Longer journey times during off-peak periods cost £5.6 million in the first year, compared with shorter journeys at peak periods which had a benefit worth £5.1 million.
Nearly half of the schemes with an objective to cut journey times failed to achieve that goal.
The location of projects which resulted in increased congestion with the most expensive economic costs include the junction of the A5 and A49 in Shrewsbury at £2.5 million.
Highways England published the figures in a recent report after evaluating the first-year impact of nearly half of the 119 schemes, which were carried out on England's motorways and major A roads.
It believes the negative impacts were predominantly caused by the introduction of traffic lights.
A spokesman for Highways England said: "This report shows that overall, these schemes were successful at tackling congestion at the busiest times and improving safety.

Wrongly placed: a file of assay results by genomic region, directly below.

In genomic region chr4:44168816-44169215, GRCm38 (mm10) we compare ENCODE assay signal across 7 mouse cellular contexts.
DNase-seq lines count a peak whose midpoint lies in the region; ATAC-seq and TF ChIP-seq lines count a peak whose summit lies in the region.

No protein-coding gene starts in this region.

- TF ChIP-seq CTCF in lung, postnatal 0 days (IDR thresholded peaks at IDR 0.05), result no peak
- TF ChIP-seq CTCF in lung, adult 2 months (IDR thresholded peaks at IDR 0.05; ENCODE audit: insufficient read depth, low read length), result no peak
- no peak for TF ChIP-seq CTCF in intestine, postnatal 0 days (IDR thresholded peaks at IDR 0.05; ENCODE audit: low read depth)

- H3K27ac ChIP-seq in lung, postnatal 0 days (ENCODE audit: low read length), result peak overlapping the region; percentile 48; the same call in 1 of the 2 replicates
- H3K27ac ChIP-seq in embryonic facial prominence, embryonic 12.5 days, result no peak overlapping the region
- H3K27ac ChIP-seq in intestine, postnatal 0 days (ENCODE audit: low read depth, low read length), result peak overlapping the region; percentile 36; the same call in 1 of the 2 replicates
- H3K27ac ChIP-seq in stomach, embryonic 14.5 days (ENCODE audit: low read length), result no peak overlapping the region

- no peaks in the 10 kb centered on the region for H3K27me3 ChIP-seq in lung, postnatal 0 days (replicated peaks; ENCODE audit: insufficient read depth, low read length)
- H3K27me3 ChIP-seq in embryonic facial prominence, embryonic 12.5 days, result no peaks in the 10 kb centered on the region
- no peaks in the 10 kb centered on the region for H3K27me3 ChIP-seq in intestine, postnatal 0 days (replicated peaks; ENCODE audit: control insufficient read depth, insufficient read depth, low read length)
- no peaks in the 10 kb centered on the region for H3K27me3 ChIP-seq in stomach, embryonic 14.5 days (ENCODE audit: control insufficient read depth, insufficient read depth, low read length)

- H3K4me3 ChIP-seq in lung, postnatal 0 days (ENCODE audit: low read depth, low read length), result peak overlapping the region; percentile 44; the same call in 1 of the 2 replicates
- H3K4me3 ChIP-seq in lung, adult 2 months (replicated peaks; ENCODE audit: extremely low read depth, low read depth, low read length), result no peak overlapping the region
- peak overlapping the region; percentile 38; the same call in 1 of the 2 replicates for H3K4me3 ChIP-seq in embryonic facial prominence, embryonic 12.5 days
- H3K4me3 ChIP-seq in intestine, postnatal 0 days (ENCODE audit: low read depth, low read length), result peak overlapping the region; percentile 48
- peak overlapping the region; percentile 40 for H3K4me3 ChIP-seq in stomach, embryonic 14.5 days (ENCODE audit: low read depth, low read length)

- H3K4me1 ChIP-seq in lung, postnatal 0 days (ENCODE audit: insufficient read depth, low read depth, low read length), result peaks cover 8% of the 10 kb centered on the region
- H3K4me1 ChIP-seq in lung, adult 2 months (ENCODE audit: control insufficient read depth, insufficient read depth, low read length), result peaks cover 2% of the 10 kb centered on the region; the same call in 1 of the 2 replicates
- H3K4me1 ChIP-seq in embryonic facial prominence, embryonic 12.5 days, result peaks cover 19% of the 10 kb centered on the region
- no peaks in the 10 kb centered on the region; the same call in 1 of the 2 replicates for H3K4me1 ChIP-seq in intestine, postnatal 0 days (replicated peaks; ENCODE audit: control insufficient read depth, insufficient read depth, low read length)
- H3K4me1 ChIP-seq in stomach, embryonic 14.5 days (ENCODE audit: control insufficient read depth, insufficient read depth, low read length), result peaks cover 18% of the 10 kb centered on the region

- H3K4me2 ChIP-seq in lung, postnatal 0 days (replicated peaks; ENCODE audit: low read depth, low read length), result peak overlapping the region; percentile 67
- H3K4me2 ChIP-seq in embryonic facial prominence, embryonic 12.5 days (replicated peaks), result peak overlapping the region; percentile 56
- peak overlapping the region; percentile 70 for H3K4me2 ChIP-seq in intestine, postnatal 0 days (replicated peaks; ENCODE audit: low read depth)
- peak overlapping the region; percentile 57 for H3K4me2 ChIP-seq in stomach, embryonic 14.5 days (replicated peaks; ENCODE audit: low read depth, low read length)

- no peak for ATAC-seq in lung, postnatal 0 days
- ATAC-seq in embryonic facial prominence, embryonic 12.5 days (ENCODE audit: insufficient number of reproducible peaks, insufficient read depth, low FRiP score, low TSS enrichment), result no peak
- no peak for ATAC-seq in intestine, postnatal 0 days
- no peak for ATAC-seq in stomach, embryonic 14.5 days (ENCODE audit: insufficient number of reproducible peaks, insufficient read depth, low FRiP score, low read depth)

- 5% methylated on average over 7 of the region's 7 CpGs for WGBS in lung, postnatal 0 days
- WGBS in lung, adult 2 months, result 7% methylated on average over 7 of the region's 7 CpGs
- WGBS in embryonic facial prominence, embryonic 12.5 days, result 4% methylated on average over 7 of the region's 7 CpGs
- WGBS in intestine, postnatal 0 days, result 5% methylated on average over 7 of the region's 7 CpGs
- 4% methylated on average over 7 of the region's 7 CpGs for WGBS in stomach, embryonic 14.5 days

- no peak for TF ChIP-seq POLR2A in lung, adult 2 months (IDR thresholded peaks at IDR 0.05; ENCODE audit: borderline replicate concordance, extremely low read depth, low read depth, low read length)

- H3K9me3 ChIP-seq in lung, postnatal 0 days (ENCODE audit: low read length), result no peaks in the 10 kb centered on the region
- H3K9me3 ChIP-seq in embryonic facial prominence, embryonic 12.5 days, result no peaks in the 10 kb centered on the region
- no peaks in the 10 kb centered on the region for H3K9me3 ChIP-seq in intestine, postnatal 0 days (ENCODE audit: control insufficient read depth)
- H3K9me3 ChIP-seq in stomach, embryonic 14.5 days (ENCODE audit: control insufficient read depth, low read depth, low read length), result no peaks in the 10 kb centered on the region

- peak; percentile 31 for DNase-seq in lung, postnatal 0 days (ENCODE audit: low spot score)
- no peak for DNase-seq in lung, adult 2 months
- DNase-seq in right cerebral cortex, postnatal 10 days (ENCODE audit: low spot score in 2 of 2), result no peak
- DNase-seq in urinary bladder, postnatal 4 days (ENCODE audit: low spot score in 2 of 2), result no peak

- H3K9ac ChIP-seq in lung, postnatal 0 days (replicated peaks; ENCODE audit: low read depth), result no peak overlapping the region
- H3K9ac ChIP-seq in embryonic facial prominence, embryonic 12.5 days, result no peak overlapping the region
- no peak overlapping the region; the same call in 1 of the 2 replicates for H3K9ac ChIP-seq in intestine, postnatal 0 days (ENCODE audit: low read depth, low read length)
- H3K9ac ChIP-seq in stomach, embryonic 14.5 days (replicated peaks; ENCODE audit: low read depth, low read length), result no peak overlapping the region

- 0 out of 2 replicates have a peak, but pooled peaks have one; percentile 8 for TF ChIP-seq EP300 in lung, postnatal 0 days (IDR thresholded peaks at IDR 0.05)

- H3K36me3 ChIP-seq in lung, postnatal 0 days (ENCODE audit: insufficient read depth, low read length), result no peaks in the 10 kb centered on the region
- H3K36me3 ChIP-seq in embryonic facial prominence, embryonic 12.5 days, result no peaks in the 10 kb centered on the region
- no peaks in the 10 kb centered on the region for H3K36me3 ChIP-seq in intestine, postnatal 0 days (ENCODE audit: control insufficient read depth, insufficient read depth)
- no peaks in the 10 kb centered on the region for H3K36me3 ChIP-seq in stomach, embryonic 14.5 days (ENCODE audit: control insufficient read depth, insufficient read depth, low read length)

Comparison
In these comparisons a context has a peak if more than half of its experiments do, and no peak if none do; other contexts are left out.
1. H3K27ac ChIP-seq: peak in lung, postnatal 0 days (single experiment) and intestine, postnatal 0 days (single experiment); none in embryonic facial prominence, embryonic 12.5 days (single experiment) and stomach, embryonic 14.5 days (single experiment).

"This useful insight is helping us develop improved appraisal methods for small-scale schemes, which in turn help us deliver improved benefits to people using our motorways and major A roads.
"Meanwhile, we are considering a range of options to improve journeys by using traffic signals which respond to traffic flows."
The report concluded that it must consider the impact of projects "across all 168 hours of the week, not just the 10 to 30 peak hours".
Future schemes must "better consider how to mitigate the downsides while maintaining the upsides", the document added.
But the RAC described the findings as "very disappointing".
RAC head of roads policy Nicholas Lyes said: "While congestion has been reduced at peak times of the day, unfortunately many schemes have seen increased traffic at off-peak periods, mostly due to traffic lights being introduced.
"Luckily, it seems as though there are some simple steps that can be taken to improve the worst of these new off-peak traffic flow issues, such as changing signals to work part-time instead of full-time.
"It is also important to realise that this work was not just about reducing congestion and that many schemes have seen small reductions in the number of road casualties."
Other schemes that saw increased traffic include the M6 junction 23 in Newton-Le-Willows, Merseyside, and the M40 junction 9 in Wendlebury, Oxfordshire.